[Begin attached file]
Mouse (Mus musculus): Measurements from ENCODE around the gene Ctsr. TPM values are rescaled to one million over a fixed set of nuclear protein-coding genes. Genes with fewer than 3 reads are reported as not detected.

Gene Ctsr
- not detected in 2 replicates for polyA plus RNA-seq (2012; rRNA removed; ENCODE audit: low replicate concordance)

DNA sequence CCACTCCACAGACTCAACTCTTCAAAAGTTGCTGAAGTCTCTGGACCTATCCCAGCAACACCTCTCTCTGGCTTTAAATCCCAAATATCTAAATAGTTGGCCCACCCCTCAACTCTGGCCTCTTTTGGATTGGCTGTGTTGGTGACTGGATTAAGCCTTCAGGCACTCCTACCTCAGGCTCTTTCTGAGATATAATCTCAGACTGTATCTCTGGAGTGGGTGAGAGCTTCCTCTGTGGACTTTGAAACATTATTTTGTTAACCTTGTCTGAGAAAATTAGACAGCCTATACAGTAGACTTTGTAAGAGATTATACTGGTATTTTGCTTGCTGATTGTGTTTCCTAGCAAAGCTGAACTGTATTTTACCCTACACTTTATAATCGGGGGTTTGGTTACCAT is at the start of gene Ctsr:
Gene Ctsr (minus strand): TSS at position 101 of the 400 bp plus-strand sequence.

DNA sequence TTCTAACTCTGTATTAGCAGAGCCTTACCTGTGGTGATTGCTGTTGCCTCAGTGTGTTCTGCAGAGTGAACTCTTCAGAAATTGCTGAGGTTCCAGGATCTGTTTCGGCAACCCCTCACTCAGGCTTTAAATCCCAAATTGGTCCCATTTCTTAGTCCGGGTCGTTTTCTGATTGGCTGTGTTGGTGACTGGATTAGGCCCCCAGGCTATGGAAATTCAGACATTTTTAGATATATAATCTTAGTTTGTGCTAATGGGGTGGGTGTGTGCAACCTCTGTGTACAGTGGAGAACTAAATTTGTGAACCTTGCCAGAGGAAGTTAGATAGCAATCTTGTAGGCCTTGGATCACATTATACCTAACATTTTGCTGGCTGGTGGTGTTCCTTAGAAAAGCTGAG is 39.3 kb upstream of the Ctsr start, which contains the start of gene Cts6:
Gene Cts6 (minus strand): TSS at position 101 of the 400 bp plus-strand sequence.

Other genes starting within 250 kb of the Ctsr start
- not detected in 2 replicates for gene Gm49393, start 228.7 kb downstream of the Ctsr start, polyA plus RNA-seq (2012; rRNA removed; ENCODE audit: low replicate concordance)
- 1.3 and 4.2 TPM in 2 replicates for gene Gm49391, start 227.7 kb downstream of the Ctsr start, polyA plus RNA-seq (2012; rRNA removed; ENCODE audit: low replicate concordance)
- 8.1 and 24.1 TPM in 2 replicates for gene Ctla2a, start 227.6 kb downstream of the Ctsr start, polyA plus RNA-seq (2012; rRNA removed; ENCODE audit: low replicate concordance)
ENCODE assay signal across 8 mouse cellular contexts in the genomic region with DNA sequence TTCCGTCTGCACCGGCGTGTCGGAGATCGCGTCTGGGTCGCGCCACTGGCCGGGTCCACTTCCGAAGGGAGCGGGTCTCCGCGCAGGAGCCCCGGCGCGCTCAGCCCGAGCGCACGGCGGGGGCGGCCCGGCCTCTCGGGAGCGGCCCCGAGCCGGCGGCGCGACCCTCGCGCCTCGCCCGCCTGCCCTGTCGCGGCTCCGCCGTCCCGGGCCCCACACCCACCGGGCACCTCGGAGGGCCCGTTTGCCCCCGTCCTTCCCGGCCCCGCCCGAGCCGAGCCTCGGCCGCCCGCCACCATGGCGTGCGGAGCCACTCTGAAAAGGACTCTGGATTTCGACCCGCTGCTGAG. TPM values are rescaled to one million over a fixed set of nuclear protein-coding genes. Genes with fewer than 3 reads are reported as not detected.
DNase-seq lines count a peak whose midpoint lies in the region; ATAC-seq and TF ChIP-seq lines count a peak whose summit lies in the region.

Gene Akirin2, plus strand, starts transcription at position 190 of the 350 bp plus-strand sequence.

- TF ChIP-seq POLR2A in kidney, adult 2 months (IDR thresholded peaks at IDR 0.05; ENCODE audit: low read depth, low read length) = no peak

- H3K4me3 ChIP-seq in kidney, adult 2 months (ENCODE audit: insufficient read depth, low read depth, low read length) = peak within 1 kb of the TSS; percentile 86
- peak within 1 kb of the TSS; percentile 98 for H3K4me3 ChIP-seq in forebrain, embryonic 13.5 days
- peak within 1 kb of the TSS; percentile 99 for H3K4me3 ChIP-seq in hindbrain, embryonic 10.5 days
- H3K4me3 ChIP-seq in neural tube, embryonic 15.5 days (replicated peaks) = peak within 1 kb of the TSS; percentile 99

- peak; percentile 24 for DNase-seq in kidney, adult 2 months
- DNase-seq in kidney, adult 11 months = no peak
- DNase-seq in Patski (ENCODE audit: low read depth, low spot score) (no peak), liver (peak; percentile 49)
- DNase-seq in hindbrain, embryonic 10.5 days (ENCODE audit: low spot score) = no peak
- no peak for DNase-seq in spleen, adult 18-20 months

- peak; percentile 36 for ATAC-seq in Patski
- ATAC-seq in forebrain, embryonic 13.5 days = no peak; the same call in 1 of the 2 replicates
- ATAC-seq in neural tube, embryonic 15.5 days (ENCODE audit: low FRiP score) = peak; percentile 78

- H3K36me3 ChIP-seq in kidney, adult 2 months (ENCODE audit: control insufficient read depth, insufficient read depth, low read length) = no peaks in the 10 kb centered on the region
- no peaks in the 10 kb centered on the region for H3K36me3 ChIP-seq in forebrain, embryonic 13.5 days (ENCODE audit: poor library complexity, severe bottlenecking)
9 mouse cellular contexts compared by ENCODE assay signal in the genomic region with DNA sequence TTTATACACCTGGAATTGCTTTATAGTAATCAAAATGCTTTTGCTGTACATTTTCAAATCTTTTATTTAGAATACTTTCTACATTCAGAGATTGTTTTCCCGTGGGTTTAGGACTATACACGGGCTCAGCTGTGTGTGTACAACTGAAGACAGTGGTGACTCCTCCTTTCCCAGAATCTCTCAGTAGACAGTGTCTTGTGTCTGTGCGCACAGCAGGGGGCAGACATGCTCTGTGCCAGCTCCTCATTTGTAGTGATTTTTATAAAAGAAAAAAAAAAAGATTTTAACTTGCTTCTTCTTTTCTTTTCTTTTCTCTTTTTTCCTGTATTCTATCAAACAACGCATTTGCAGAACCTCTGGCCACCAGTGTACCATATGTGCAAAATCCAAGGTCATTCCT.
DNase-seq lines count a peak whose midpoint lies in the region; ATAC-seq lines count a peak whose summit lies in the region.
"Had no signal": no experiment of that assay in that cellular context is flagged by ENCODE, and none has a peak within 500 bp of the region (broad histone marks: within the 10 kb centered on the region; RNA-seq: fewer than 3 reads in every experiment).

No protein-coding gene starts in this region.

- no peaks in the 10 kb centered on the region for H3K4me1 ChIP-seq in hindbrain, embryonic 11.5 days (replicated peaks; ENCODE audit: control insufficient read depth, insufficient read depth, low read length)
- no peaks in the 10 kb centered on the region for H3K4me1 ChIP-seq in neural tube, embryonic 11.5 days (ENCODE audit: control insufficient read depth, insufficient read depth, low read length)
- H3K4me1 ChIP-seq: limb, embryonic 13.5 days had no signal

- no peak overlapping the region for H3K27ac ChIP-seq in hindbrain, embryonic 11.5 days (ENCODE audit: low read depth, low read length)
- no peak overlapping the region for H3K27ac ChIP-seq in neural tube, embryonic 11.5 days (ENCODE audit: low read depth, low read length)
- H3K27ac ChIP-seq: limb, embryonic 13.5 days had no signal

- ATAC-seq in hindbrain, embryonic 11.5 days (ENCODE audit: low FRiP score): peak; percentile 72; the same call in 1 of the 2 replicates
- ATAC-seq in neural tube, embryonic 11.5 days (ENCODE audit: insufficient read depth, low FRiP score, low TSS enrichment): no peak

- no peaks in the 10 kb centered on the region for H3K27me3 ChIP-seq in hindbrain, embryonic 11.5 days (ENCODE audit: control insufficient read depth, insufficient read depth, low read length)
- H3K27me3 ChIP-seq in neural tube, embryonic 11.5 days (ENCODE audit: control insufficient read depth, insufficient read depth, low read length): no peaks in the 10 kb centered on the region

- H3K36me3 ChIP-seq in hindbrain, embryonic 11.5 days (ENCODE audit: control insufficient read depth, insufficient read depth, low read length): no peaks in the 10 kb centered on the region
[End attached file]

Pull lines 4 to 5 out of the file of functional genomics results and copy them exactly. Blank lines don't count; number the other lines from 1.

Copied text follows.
DNA sequence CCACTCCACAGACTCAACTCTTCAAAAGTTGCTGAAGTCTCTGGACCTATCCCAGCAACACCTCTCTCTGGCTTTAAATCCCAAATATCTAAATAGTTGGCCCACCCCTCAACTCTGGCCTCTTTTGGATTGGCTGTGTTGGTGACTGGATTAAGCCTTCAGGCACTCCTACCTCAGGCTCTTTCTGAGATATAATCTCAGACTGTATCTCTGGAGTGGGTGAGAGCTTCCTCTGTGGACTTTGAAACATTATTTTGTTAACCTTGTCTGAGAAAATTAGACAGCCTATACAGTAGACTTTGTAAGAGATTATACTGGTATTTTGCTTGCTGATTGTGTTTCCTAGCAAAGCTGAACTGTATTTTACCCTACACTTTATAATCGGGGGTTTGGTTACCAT is at the start of gene Ctsr:
Gene Ctsr (minus strand): TSS at position 101 of the 400 bp plus-strand sequence.